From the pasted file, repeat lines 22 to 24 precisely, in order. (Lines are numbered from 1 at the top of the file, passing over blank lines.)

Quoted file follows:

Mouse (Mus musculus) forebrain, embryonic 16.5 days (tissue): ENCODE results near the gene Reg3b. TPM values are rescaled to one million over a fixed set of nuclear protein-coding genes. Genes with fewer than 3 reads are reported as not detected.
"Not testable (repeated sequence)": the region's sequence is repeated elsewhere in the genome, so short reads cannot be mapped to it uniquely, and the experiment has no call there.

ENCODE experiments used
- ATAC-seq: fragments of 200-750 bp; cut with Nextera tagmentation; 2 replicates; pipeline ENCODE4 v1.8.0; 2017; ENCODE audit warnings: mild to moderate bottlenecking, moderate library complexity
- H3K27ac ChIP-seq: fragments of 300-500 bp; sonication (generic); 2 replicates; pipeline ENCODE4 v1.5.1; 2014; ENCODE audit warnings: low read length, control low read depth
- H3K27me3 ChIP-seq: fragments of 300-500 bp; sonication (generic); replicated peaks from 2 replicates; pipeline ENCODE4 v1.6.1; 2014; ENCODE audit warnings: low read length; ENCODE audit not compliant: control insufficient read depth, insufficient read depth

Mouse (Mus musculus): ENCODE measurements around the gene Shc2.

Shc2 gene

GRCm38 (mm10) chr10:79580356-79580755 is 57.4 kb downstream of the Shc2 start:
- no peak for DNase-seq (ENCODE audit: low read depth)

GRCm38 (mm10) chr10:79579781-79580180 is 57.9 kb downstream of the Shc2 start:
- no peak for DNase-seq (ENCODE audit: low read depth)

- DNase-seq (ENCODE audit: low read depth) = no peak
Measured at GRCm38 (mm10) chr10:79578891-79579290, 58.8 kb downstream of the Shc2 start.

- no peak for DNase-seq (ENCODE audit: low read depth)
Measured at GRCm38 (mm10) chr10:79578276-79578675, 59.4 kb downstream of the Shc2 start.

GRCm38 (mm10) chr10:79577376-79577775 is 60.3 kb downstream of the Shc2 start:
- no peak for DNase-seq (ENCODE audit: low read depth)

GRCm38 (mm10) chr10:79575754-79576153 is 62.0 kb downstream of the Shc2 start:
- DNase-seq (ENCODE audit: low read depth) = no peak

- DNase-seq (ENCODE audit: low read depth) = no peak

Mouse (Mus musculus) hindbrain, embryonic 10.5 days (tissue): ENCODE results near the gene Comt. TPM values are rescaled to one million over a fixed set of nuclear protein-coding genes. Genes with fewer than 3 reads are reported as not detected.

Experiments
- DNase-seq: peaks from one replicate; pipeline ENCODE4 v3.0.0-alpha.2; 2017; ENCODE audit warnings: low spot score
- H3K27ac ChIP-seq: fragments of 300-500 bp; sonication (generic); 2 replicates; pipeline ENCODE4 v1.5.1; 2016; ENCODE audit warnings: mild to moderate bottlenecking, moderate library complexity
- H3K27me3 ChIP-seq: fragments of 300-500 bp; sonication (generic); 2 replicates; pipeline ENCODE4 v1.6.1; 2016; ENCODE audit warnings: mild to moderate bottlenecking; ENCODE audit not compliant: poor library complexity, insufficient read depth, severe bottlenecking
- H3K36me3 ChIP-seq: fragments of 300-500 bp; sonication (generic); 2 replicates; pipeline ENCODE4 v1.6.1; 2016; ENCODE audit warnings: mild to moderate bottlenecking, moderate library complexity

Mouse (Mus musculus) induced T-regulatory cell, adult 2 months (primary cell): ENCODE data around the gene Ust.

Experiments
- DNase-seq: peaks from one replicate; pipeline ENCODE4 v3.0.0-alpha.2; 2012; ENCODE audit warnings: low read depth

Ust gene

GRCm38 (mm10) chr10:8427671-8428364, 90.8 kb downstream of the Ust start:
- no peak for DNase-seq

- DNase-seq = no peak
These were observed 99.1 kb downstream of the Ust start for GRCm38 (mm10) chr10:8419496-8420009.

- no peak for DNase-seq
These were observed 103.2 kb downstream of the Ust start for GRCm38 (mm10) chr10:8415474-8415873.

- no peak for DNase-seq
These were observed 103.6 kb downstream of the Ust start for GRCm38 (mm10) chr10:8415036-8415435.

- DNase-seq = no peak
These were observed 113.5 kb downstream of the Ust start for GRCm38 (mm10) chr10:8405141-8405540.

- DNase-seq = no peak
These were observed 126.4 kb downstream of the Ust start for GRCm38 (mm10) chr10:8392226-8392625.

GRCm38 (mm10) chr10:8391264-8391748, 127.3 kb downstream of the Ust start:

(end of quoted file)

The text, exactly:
Mouse (Mus musculus) hindbrain, embryonic 10.5 days (tissue): ENCODE results near the gene Comt. TPM values are rescaled to one million over a fixed set of nuclear protein-coding genes. Genes with fewer than 3 reads are reported as not detected.

Experiments
- DNase-seq: peaks from one replicate; pipeline ENCODE4 v3.0.0-alpha.2; 2017; ENCODE audit warnings: low spot score